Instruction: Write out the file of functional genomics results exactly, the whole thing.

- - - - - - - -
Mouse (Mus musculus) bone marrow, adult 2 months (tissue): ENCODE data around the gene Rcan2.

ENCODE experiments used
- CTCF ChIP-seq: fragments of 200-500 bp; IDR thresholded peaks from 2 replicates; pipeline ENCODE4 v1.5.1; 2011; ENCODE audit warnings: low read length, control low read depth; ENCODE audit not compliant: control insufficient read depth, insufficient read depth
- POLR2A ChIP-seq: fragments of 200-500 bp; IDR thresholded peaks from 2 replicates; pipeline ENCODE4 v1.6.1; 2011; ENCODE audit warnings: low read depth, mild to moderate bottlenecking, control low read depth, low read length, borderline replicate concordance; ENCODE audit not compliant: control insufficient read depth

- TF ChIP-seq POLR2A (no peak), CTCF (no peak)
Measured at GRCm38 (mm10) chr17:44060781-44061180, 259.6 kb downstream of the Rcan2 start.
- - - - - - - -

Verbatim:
Mouse (Mus musculus) bone marrow, adult 2 months (tissue): ENCODE data around the gene Rcan2.

ENCODE experiments used
- CTCF ChIP-seq: fragments of 200-500 bp; IDR thresholded peaks from 2 replicates; pipeline ENCODE4 v1.5.1; 2011; ENCODE audit warnings: low read length, control low read depth; ENCODE audit not compliant: control insufficient read depth, insufficient read depth
- POLR2A ChIP-seq: fragments of 200-500 bp; IDR thresholded peaks from 2 replicates; pipeline ENCODE4 v1.6.1; 2011; ENCODE audit warnings: low read depth, mild to moderate bottlenecking, control low read depth, low read length, borderline replicate concordance; ENCODE audit not compliant: control insufficient read depth

- TF ChIP-seq POLR2A (no peak), CTCF (no peak)
Measured at GRCm38 (mm10) chr17:44060781-44061180, 259.6 kb downstream of the Rcan2 start.